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Azalea-damaging pest lurks in yards

Stephanitis pyrioides can survive the winter and breed multiple generations


by: COURTESY PHOTO: OSU EXTENSION SERVICE - The azalea lace bug becomes active in mid- to late May and early June, when it starts laying eggs. Starting in mid-May, gardeners should keep an eye out for the eggs, which are partially embedded in the tissue underneath leaves.Gardeners and nurseries should be on the lookout this spring for a relatively new pest in Oregon that damages azaleas and rhododendrons, according to experts with the Oregon State University Extension Service.

The azalea lace bug was first confirmed in Oregon in 2009 by OSU researchers after it was found in Washington in 2008.

"On the East Coast, it's caused significant damage and since it's been here, certainly in the Portland area, I've seen a lot of damage," said Weston Miller, an OSU Extension horticulturist.

The pest, known as Stephanitis pyrioides, can survive the winter and breed multiple generations each year, making it particularly worrisome, said entomologist Gail Langellotto, the statewide coordinator of Extension's Master Gardener program.

It becomes active in mid- to late May and early June, when it starts laying eggs. So starting in mid-May, gardeners should keep an eye out for the eggs, which are partially embedded in the tissue underneath leaves, Langellotto said.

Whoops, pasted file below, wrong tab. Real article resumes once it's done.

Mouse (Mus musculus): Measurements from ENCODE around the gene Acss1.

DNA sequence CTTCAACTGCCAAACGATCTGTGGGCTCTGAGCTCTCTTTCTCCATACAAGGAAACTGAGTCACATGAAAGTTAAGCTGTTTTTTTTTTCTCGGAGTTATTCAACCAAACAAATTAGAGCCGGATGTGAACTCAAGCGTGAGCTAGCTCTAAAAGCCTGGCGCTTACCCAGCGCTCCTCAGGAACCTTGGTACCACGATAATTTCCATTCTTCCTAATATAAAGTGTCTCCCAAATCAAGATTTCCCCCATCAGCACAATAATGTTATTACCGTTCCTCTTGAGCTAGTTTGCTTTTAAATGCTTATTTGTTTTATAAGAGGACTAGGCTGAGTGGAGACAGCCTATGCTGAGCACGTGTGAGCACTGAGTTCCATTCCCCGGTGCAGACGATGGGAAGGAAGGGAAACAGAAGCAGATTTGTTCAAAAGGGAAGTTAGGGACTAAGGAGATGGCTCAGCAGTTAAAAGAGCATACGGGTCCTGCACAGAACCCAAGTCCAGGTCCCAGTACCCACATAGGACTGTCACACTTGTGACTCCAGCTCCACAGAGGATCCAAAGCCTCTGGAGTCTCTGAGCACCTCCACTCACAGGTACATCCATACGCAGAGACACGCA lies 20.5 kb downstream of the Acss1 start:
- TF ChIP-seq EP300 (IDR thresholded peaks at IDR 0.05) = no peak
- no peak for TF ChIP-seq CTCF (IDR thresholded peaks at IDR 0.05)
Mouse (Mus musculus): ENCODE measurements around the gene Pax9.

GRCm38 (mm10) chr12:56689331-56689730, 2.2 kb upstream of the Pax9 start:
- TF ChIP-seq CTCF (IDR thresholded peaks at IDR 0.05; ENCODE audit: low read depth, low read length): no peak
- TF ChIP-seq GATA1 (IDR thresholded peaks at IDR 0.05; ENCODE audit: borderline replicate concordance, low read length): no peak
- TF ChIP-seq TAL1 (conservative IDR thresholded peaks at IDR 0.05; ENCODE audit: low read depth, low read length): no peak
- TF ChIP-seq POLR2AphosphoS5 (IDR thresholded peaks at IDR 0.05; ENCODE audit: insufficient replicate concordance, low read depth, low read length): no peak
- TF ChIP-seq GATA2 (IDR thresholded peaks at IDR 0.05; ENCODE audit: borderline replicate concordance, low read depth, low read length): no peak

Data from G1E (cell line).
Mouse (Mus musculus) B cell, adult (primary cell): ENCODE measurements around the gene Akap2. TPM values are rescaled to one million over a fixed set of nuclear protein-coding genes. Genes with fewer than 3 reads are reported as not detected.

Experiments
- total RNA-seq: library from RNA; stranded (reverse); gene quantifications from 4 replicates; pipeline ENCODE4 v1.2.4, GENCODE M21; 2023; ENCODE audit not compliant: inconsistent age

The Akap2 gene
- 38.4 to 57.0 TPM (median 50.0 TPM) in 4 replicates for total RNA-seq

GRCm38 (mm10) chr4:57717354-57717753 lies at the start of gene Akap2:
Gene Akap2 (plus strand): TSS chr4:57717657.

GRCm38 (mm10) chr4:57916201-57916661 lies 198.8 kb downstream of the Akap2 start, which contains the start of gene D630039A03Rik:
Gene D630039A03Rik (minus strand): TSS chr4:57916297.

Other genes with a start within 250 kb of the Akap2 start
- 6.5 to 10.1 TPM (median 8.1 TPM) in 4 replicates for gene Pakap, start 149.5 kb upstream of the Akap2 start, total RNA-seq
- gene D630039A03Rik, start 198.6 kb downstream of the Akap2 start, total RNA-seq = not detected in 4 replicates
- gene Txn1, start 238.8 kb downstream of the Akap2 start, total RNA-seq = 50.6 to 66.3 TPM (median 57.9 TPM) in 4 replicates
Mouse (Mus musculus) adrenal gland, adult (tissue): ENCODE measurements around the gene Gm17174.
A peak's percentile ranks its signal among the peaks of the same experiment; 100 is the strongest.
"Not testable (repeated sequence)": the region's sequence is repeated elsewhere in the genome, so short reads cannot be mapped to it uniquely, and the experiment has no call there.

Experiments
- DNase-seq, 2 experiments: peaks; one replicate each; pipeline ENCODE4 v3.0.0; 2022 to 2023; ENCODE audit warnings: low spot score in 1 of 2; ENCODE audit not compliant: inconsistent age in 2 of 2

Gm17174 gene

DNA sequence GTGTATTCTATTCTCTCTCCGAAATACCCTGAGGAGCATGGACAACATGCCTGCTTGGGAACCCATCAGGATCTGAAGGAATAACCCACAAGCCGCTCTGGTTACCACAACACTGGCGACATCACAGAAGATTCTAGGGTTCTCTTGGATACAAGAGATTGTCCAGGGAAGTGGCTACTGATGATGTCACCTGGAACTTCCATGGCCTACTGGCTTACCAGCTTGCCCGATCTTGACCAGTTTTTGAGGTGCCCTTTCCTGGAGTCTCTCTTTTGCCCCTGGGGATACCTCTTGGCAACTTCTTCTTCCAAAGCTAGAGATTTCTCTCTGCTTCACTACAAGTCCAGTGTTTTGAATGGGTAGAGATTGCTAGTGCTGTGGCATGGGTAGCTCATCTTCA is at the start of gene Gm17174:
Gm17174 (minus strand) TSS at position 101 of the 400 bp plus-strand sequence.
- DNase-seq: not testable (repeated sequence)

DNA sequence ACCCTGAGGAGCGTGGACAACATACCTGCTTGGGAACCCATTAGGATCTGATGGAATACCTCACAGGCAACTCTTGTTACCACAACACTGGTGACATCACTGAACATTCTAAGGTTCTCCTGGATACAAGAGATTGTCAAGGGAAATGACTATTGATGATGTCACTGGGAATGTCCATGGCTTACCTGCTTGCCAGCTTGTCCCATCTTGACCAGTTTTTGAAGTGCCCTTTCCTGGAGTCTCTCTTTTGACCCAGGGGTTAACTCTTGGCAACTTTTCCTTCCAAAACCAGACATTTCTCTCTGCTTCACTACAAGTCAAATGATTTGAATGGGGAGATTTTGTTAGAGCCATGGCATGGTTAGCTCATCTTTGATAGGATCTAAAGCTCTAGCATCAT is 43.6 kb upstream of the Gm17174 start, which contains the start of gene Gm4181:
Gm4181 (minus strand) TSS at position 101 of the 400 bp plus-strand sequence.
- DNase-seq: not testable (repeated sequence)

With its piercing-sucking mouthparts, the bug feeds on plants in the Ericaceae family, which includes the rhododendron, azalea and pieris. Adult and immature bugs eat the leaves, leaving a yellow dot-like pattern on the surface and black fecal spots underneath. Large populations can cause azalea leaves to turn white. On rhododendrons, severe damage may look like iron chlorosis with yellow leaves and green veins. Heavy feeding can kill plants. 

Some azaleas are immune to the pest, including Indica alba, Flame Creeper and Delaware Valley White. But Langellotto cautioned that these and other resistant varieties have not been tested in Oregon's climate.  Monitoring for the pest and dealing with it early in the season is a gardener's best defense, she said.

Extension educator and entomologist Robin Rosetta noted that azalea lace bugs could be managed using a combination of techniques. 

"Hopefully, we will begin to see biological control over time," Rosetta said. "I would hate to see people removing plants that might one day have acceptable biological control." 

Biological control is a strategy to reduce pest populations using techniques like introducing natural predators. 

Azalea lace bugs are more likely to damage plants in hot, sunny locations or in drought-stressed conditions. So for new plants, choose a partially shaded spot in your yard. Water and fertilize the plant according to the instructions for it.

Natural predators such as tree crickets, earwigs, green lacewings, minute pirate bugs and spiders kill and eat azalea lace bugs. These "good bugs" are more abundant in areas with a variety of trees, shrubs and understory plants, so planting your rhododendrons or azaleas among them, Langellotto recommended.

You can also apply insecticidal soaps, horticultural oils and neem-based products regularly to the bottom of the affected leaves to reduce or prevent further damage, but they will not restore the plant to its untouched appearance.

Additionally, you can spray pesticides that kill insects on contact, such as pyrethroids or carbaryl. Coat the leaves well, including on the underside. Note that some insecticides can harm beneficial insects that eat pests or pollinate plants, Langellotto said. If using pesticides wear protective clothing and follow all label directions.

Denise Ruttan is an OSU Extension Service communications specialist.




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